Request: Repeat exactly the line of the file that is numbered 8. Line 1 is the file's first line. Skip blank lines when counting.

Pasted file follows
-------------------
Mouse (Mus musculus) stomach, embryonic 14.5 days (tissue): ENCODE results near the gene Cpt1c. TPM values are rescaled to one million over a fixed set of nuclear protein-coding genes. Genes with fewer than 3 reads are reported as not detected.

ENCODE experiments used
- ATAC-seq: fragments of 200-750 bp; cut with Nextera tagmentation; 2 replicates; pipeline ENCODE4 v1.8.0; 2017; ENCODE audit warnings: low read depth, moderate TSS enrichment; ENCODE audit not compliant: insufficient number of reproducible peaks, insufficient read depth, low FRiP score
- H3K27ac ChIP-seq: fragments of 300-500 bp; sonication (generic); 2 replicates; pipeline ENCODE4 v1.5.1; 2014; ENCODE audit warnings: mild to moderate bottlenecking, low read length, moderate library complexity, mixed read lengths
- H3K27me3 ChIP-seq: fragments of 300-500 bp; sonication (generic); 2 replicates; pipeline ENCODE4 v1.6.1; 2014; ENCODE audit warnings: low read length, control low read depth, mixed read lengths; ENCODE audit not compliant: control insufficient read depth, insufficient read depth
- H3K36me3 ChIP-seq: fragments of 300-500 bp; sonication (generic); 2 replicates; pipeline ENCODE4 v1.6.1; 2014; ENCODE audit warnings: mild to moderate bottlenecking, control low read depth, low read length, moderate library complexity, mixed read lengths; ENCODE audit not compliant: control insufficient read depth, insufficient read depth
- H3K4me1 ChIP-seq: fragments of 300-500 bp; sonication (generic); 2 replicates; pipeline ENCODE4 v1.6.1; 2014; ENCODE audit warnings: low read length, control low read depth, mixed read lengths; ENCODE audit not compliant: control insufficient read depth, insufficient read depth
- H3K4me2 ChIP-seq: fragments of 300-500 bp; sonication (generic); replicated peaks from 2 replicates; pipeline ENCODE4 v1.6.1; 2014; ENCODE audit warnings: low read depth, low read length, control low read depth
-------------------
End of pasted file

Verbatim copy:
- H3K4me2 ChIP-seq: fragments of 300-500 bp; sonication (generic); replicated peaks from 2 replicates; pipeline ENCODE4 v1.6.1; 2014; ENCODE audit warnings: low read depth, low read length, control low read depth